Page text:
By Dorcas Cheung
nside a busy Chinese restaurant, families and groups of friends sat in round tables chatting, sharing jokes, and enjoying each other’s company. Waiters ran back and forth from the kitchen while carrying trays of dishes. In the corner next to the cashier, sat an old lady eating dinner by herself; across from her was an empty seat and an unused set of utensils. This old lady is a eighty-two-year-old elder from my home church, named Mary Fung. I first met Mary on the Sunday after I moved from Hong Kong to New York five years ago. She welcomed my family outside of the church building with sincere, memorable greetings. I was interested to learn about her story and where she called home, as our encounter marked the time I left my own hometown. She seemed extremely nervous for the interview, and I could feel her hands quivering under the table. She told me that her English was not good enough to talk for twenty minutes, so I lightly patted her on the shoulder and praised her for having the courage to accept my interview request.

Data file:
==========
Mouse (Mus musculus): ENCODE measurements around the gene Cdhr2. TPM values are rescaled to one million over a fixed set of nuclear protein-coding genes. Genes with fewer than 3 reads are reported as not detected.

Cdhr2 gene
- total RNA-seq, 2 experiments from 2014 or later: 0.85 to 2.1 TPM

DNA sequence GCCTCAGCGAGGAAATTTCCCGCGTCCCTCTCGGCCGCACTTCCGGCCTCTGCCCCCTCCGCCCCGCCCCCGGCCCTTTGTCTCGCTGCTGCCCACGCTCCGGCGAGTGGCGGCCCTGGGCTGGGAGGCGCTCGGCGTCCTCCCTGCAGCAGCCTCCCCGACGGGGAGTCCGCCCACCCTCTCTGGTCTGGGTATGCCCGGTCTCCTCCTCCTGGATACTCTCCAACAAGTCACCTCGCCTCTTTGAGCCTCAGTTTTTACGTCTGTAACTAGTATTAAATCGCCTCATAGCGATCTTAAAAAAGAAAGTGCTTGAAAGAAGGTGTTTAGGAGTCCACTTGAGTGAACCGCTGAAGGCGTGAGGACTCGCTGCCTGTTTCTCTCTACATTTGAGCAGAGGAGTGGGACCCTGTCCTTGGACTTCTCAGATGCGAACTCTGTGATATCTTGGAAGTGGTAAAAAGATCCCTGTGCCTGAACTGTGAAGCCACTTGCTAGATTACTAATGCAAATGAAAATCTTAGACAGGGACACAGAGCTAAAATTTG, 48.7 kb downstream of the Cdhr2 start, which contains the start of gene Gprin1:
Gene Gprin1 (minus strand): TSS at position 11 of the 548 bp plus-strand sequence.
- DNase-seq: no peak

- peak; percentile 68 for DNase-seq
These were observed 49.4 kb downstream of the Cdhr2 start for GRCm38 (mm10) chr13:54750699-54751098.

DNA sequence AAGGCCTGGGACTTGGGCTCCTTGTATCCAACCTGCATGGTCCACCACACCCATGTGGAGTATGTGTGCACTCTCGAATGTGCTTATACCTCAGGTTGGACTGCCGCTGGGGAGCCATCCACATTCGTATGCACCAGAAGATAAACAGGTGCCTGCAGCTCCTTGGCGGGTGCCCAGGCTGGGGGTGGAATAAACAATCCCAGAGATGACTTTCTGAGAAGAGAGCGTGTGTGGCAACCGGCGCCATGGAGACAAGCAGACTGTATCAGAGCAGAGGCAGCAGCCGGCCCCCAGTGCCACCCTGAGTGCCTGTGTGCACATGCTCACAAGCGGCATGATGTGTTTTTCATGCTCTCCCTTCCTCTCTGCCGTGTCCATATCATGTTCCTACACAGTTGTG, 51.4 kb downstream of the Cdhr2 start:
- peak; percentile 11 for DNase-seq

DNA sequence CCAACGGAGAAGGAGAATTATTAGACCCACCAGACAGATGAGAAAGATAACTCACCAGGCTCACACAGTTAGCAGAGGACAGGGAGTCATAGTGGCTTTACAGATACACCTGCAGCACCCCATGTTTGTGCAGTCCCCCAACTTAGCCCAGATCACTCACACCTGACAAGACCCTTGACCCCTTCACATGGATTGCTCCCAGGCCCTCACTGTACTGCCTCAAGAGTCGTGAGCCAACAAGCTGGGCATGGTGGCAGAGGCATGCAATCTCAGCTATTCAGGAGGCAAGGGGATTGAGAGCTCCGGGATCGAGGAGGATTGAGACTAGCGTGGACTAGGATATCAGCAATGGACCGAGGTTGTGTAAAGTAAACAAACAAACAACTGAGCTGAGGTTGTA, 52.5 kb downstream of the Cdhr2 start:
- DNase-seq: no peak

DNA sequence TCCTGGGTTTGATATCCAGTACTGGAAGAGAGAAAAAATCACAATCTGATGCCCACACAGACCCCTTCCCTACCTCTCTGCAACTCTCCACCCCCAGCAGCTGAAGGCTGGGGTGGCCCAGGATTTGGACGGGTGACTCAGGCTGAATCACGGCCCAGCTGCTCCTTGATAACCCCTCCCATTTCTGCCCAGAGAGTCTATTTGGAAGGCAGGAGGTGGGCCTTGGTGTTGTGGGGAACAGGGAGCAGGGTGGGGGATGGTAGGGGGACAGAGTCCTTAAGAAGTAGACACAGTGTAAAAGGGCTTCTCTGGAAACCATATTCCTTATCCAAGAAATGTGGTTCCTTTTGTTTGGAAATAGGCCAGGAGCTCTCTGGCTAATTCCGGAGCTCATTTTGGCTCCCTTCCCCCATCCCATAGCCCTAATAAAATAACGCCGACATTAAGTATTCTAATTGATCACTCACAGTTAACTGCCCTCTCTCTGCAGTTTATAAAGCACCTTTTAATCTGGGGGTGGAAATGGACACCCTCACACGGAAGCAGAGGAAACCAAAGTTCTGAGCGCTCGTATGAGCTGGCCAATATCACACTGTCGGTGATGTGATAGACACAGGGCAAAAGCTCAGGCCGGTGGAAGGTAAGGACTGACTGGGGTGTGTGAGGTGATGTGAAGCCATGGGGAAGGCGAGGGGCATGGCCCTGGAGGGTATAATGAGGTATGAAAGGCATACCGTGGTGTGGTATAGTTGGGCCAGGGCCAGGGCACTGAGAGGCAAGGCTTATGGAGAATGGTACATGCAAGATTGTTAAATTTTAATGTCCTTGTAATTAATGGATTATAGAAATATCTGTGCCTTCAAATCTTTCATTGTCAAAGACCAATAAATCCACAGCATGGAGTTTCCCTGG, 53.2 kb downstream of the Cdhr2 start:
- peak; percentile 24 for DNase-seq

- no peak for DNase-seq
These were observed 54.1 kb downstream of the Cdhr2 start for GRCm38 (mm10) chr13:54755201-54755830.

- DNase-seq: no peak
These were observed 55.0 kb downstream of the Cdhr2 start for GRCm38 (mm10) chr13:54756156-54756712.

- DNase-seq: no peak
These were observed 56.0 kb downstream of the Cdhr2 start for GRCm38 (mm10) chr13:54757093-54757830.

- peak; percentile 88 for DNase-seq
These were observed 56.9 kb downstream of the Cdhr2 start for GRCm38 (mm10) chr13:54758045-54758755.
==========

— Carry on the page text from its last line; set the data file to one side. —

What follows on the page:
In the mid-19th century, a group of Chinese immigrants traveled to the Hawaiian islands as contract laborers for cane sugar farms. Like other immigrants, the Hakka community began to set up hospitals, schools, and organizations to preserve their culture in Hawaii while attracting more Chinese to come aboard. Similarly, Mary immigrated from Taiwan to Hawaii as a young adult. Although she didn’t explain in detail why she went abroad to Hawaii, I inferred that the primary reason was to study because the Chinese deeply admired Western education. She went to a secondary school in Hawaii, where both the students and teachers spoke Chinese. “It was nice,” she commented on her experience there. Being able to communicate with people around her using her native language made her feel like home despite the physical separation from her family. After 1965, a portion of Taiwanese moved from the well-constructed Hakka community in Honolulu to the United States. Mary also packed up her belongings and headed for the U.S. mainland in 1973. She described her excitement and happiness on the first day of arriving the mainland, “It was a wonderful feeling,” to reunite with her old friend.
I asked about her friend whom she was so excited to see. “He was an old man,” she answered vaguely, “I took care of him because he needed help. He was a sailor. He later asked if I wanted to go to mainland America, and I agreed because I could be with him.” Following the interview, I spent the night thinking, “Who is this friend? He was influential enough to make Mary move for a second time. Perhaps her lover? She referred him as ‘Grandpa’ though.” She sounded reluctant to share more about this friend, so I avoided asking further.